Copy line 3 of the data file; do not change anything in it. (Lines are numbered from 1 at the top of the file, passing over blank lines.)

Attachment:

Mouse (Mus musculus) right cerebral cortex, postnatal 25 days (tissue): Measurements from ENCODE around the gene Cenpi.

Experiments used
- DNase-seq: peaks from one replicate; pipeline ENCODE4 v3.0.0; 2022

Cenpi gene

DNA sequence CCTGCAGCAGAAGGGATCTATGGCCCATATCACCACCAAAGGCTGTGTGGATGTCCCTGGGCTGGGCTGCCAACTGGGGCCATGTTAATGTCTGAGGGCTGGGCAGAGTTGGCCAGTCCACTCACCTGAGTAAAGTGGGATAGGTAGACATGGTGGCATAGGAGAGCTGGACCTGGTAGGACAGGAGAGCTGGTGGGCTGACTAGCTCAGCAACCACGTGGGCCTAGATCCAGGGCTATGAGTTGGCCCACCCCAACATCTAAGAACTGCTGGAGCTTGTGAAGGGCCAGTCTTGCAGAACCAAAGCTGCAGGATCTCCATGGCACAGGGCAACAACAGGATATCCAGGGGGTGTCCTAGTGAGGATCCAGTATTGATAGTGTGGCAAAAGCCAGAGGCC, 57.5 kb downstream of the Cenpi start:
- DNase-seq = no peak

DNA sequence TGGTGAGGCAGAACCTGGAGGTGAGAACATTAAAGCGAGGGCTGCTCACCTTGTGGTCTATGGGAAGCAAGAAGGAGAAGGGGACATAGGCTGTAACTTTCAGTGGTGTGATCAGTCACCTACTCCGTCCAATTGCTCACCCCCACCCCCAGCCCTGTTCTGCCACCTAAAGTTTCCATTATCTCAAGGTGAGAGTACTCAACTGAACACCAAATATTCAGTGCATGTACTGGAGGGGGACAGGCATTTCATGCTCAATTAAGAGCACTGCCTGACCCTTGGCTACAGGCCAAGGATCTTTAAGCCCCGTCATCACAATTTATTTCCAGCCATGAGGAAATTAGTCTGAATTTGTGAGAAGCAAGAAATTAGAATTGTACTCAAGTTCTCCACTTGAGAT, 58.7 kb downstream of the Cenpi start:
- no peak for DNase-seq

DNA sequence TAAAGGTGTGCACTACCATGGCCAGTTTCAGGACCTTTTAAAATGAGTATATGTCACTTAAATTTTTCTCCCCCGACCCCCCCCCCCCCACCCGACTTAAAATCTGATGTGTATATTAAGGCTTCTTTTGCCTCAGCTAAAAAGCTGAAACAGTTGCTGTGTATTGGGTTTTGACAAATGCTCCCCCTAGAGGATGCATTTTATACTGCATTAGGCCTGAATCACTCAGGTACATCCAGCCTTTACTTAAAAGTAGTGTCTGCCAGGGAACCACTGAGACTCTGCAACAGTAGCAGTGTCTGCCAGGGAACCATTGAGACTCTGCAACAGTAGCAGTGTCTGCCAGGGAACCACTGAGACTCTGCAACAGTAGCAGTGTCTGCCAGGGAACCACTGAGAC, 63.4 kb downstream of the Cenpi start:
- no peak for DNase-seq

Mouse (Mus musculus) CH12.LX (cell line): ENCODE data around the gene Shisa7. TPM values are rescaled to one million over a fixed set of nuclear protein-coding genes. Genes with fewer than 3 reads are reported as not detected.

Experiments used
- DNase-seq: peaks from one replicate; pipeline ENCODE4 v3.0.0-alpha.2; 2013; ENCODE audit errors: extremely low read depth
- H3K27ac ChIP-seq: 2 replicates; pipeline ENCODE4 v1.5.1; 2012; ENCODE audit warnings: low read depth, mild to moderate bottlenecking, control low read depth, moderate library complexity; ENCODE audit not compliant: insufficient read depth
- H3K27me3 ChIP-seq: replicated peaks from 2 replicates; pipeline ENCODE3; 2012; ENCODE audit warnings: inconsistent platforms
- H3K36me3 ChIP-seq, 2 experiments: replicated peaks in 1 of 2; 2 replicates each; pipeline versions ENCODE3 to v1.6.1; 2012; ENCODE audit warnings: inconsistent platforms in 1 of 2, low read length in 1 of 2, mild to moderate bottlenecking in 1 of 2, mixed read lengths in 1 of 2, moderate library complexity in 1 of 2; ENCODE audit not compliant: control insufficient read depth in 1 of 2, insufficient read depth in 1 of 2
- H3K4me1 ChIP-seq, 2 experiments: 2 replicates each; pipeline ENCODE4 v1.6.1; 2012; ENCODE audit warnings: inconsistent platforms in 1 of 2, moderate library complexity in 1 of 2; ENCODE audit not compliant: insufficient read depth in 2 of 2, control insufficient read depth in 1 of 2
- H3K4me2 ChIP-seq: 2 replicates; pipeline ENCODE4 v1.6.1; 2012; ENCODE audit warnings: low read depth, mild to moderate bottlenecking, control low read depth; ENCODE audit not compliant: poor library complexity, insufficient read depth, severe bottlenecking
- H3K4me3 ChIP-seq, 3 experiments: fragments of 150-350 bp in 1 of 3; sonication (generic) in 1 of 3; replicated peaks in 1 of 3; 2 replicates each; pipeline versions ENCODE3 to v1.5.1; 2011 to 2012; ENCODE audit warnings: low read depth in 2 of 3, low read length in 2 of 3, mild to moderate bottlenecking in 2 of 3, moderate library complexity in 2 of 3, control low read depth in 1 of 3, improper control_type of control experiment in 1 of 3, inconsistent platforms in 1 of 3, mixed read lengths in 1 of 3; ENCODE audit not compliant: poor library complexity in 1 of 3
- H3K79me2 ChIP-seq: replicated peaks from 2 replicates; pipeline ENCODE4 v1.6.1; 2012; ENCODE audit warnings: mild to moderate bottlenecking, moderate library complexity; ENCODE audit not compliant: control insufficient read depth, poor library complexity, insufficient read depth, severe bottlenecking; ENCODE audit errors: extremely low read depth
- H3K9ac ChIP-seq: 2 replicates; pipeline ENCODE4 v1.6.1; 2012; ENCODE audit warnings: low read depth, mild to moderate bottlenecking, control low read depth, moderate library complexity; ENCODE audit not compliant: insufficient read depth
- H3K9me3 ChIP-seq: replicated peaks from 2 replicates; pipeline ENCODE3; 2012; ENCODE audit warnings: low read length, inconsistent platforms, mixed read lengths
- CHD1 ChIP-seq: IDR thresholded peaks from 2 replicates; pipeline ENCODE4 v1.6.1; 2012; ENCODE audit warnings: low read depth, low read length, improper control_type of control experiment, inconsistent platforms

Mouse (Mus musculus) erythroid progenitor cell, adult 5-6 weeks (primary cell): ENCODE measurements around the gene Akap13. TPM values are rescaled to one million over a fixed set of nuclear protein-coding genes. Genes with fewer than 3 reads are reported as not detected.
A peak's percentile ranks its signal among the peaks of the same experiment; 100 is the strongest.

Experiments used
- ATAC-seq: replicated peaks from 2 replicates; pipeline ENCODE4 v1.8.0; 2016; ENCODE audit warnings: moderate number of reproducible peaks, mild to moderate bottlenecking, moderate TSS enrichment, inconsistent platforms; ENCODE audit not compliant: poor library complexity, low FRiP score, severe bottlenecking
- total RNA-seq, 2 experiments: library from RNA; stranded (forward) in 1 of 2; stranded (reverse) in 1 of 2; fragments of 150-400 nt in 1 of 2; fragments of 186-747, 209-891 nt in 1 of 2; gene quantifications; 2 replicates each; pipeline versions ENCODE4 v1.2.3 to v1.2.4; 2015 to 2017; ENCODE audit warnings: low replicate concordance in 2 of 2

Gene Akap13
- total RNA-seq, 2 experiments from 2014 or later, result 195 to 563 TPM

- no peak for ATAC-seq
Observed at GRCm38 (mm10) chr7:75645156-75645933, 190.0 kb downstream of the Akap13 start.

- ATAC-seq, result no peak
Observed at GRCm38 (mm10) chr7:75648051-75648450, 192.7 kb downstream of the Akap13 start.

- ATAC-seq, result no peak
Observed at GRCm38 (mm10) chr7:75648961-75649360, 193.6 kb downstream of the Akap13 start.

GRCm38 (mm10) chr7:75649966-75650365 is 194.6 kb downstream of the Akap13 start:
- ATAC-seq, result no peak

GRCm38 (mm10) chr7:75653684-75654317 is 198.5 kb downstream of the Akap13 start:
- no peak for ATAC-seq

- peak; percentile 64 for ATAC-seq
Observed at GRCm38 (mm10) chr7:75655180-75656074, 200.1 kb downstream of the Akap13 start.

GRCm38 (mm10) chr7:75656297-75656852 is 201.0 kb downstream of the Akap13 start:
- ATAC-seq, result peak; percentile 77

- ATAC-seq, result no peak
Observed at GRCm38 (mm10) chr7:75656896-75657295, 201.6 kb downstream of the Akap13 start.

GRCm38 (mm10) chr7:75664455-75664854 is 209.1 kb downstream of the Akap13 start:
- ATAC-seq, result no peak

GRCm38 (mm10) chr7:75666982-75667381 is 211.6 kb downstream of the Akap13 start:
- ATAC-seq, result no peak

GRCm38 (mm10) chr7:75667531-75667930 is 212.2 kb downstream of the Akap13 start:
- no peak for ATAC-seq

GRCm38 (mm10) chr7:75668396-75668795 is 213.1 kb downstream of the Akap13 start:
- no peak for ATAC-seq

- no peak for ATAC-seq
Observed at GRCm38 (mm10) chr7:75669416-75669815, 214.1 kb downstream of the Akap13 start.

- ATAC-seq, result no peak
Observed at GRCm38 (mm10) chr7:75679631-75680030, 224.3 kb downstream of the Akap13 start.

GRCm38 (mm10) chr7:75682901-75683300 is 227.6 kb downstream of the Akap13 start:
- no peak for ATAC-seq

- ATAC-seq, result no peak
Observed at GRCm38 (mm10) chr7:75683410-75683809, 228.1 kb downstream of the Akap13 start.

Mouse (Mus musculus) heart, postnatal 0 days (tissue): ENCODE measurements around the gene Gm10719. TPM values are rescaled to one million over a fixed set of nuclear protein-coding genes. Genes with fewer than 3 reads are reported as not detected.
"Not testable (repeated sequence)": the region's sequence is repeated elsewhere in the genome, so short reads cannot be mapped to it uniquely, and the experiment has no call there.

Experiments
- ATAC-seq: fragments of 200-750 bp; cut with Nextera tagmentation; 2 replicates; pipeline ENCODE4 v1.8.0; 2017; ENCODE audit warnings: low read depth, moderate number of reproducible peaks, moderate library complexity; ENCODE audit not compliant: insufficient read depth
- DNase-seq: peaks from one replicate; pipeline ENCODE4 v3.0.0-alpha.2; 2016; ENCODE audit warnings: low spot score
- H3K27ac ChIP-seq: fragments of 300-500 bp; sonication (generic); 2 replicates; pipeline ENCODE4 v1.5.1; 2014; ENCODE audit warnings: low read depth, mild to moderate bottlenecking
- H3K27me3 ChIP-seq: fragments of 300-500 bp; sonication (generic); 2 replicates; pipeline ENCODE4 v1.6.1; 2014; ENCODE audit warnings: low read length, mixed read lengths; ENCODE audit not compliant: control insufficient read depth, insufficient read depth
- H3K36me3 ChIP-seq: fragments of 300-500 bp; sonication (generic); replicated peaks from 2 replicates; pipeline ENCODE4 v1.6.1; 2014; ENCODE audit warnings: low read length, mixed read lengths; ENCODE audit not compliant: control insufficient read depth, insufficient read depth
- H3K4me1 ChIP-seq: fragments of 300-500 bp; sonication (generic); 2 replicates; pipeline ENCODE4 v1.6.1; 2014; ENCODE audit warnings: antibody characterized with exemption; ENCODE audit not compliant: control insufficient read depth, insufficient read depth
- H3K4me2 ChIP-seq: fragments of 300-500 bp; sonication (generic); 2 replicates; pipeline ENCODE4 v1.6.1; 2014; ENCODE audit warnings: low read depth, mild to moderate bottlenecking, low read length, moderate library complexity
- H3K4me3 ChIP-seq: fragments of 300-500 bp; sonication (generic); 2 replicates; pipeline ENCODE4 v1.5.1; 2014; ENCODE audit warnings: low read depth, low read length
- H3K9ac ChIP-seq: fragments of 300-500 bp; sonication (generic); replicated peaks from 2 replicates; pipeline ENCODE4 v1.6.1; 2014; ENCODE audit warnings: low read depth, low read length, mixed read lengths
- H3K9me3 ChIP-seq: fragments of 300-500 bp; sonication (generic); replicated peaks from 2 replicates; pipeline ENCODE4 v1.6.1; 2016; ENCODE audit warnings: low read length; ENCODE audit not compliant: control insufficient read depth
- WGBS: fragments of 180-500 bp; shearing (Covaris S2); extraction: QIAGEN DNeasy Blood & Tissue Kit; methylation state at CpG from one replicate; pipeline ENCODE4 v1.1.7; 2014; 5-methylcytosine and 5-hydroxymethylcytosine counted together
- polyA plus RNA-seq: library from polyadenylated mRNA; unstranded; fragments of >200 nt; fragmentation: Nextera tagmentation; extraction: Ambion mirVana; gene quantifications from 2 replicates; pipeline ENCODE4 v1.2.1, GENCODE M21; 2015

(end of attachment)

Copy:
- DNase-seq: peaks from one replicate; pipeline ENCODE4 v3.0.0; 2022